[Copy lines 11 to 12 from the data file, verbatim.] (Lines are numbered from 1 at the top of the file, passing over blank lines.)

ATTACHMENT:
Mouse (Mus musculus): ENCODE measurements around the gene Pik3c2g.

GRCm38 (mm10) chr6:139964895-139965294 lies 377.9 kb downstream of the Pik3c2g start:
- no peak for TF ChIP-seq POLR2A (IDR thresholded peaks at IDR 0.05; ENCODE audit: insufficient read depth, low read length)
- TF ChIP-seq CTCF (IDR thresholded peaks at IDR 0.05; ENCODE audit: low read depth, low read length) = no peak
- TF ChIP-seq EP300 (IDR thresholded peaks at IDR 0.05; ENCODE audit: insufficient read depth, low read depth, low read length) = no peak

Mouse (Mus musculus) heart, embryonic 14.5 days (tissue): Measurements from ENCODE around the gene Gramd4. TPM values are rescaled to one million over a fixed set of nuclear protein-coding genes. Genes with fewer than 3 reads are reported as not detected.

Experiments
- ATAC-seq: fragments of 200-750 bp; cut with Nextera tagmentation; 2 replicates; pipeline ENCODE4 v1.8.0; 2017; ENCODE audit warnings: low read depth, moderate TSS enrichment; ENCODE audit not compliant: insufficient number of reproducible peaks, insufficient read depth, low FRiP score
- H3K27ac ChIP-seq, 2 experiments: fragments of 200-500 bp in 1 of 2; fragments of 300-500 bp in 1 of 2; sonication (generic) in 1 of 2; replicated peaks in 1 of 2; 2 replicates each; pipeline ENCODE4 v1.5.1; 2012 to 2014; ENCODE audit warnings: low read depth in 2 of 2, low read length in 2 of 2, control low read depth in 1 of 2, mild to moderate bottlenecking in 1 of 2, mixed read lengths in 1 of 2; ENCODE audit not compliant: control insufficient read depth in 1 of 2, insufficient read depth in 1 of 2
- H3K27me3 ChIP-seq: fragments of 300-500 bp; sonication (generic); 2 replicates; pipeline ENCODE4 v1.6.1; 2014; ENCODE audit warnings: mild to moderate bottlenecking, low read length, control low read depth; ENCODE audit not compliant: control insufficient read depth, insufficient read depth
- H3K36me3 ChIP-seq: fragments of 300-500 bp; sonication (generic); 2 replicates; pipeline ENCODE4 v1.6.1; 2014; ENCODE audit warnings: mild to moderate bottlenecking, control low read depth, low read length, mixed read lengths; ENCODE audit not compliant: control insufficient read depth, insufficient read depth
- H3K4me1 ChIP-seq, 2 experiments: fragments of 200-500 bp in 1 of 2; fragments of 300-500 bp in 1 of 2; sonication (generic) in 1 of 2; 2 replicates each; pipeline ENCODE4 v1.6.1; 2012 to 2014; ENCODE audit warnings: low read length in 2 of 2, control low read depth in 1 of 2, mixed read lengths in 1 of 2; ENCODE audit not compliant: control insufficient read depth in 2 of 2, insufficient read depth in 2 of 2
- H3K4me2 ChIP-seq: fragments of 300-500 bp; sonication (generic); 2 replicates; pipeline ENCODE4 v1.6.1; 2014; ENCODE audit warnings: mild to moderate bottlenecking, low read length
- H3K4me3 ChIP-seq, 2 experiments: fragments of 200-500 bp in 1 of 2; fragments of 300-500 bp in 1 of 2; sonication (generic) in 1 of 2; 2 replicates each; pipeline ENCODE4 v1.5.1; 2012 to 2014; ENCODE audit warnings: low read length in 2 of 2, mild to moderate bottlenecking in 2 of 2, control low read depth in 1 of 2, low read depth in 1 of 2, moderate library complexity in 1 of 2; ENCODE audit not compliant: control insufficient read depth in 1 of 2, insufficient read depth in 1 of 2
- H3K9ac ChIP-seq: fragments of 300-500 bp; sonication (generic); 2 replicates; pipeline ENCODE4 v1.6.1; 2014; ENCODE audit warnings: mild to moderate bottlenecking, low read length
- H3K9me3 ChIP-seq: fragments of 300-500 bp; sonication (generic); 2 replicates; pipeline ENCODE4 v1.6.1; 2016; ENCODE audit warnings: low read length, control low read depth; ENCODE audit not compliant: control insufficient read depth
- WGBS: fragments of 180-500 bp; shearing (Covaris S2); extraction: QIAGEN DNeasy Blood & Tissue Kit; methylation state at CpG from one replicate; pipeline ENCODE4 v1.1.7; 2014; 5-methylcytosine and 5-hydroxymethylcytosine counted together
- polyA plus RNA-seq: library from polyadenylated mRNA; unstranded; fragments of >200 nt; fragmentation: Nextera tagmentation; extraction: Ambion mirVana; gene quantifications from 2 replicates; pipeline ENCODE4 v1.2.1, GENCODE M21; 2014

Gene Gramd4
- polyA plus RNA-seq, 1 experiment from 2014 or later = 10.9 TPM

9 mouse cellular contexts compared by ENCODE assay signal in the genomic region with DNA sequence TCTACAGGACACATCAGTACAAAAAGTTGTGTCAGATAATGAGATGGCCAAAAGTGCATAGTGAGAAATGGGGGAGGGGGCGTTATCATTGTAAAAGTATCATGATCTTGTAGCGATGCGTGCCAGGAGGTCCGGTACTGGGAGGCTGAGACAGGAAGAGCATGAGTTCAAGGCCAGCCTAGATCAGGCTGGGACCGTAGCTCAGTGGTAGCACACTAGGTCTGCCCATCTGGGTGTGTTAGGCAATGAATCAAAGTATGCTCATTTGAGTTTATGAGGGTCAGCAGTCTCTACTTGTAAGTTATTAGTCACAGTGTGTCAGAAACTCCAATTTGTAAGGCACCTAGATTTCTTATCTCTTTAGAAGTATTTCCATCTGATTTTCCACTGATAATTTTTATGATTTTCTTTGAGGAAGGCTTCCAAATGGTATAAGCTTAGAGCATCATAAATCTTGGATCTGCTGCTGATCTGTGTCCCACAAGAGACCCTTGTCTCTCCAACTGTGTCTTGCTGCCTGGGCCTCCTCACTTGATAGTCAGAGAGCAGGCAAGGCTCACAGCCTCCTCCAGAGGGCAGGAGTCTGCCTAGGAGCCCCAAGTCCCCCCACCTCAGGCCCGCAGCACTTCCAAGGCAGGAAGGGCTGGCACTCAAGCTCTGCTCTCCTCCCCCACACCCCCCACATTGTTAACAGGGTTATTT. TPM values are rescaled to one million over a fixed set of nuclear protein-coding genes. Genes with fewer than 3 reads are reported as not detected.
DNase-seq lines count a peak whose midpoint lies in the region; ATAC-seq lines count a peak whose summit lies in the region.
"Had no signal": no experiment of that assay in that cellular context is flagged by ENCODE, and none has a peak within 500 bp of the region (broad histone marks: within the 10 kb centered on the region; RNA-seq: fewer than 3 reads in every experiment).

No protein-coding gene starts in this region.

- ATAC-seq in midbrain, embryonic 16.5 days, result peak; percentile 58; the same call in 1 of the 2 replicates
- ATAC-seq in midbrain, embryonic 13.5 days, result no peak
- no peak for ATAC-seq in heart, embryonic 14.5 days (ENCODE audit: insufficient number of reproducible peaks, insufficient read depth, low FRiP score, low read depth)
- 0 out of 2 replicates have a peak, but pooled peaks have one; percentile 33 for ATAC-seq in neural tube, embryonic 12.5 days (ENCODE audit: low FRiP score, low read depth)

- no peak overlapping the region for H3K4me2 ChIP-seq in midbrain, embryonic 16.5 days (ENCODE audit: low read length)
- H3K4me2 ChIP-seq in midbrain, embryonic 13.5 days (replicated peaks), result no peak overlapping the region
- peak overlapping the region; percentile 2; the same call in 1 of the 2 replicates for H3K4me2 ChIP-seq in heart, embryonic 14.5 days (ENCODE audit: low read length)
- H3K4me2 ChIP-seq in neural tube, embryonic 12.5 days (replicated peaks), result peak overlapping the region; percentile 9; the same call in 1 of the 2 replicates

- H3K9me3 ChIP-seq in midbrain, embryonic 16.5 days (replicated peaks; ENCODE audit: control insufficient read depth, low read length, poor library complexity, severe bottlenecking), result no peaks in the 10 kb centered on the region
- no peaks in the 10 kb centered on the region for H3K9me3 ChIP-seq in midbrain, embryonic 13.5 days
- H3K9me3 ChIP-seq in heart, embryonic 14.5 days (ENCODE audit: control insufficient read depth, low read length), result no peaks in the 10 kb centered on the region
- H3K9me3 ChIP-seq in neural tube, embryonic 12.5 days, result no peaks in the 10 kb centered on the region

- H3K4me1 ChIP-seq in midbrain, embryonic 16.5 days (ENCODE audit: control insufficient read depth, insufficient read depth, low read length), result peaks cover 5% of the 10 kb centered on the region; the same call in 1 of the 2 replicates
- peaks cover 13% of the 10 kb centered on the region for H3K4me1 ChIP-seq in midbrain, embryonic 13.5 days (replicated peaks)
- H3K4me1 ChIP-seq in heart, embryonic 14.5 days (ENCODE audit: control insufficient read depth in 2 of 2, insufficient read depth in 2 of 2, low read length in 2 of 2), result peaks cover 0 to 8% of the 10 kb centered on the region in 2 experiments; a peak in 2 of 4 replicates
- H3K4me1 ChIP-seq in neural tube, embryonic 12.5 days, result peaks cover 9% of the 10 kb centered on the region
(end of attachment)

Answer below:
- H3K36me3 ChIP-seq: fragments of 300-500 bp; sonication (generic); 2 replicates; pipeline ENCODE4 v1.6.1; 2014; ENCODE audit warnings: mild to moderate bottlenecking, control low read depth, low read length, mixed read lengths; ENCODE audit not compliant: control insufficient read depth, insufficient read depth
- H3K4me1 ChIP-seq, 2 experiments: fragments of 200-500 bp in 1 of 2; fragments of 300-500 bp in 1 of 2; sonication (generic) in 1 of 2; 2 replicates each; pipeline ENCODE4 v1.6.1; 2012 to 2014; ENCODE audit warnings: low read length in 2 of 2, control low read depth in 1 of 2, mixed read lengths in 1 of 2; ENCODE audit not compliant: control insufficient read depth in 2 of 2, insufficient read depth in 2 of 2